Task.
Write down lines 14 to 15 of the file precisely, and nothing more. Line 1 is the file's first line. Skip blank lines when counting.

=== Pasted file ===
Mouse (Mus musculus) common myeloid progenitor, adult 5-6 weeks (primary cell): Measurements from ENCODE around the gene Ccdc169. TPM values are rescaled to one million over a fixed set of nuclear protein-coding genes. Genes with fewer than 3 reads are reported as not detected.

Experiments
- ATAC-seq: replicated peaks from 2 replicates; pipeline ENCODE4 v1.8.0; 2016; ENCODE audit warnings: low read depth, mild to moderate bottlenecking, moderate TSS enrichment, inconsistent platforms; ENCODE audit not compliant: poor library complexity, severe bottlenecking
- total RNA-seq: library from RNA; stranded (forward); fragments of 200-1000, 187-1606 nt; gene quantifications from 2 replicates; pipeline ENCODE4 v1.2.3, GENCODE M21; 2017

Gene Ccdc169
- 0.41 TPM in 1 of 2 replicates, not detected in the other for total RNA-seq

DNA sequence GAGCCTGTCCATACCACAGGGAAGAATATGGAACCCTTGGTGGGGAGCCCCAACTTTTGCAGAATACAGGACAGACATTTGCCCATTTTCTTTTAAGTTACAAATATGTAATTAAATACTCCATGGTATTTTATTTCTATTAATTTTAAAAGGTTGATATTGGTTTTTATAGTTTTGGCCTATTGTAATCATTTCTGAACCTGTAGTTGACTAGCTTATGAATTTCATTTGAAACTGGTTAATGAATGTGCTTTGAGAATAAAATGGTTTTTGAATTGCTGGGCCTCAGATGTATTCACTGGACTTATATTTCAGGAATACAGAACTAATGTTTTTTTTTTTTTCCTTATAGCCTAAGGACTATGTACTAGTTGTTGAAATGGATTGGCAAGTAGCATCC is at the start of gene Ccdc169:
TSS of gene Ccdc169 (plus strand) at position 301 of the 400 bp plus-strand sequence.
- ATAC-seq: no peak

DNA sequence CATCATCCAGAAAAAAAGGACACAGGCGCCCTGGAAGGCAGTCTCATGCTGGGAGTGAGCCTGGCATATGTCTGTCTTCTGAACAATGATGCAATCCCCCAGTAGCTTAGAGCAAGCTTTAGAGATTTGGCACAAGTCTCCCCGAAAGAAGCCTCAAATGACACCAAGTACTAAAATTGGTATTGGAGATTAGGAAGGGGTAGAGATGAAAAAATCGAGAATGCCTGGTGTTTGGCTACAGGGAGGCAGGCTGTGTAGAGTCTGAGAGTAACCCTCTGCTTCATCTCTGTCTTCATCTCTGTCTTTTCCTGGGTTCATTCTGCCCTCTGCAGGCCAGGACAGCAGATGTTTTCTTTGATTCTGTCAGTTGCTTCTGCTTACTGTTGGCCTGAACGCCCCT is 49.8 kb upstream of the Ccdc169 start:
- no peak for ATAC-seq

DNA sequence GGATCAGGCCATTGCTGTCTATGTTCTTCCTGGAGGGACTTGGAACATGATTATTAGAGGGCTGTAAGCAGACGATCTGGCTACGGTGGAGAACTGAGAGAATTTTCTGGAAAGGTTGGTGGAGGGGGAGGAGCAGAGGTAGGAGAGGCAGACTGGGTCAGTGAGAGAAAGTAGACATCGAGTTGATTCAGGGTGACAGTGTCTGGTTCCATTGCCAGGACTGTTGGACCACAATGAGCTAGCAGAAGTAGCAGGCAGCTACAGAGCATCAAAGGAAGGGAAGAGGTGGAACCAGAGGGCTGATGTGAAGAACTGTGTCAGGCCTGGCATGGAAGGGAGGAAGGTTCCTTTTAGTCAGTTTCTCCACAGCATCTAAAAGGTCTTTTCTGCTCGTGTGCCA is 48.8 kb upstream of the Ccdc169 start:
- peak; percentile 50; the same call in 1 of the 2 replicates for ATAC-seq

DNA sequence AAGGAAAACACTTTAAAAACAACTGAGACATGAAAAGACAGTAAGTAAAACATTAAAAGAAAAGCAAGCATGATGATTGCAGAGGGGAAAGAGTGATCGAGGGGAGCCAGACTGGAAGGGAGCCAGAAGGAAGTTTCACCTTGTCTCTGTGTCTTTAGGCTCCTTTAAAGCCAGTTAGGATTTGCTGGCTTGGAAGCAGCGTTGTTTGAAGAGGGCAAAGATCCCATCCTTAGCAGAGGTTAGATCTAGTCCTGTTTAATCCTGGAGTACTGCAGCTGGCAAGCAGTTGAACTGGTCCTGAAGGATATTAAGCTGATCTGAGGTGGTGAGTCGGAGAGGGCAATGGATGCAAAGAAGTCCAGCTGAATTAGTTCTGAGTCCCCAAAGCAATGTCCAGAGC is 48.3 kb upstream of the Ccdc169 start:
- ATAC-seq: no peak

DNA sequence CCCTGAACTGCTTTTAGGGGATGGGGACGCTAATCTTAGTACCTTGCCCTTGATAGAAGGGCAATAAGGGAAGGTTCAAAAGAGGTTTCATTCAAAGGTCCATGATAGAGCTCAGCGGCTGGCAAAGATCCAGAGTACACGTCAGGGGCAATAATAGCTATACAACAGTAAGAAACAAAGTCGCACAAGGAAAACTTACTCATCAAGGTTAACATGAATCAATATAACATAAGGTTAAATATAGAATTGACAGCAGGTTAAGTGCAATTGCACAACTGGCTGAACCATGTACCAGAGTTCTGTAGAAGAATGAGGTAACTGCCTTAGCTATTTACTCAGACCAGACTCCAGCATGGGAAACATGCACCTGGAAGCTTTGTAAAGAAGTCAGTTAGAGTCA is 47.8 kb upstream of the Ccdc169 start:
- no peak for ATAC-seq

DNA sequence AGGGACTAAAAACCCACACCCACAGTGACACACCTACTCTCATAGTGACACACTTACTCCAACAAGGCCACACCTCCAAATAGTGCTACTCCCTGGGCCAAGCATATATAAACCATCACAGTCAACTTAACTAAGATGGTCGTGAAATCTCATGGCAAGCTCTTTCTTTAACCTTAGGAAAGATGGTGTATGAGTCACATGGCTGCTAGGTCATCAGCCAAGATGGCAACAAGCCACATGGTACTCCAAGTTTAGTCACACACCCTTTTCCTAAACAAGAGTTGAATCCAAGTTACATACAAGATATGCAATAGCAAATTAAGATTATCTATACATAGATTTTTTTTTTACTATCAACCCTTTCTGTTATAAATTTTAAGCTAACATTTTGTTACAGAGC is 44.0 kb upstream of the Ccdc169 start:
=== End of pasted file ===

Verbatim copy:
DNA sequence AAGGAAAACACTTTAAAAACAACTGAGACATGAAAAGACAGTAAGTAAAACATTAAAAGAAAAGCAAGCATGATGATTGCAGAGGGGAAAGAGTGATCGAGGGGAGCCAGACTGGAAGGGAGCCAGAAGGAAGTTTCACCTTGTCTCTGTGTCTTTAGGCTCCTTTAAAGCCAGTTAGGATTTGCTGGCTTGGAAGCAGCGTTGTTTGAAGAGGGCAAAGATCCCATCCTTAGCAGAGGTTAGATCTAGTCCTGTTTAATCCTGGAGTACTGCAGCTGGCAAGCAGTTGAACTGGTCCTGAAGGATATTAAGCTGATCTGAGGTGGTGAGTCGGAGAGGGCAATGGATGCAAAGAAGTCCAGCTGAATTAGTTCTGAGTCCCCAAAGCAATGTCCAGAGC is 48.3 kb upstream of the Ccdc169 start:
- ATAC-seq: no peak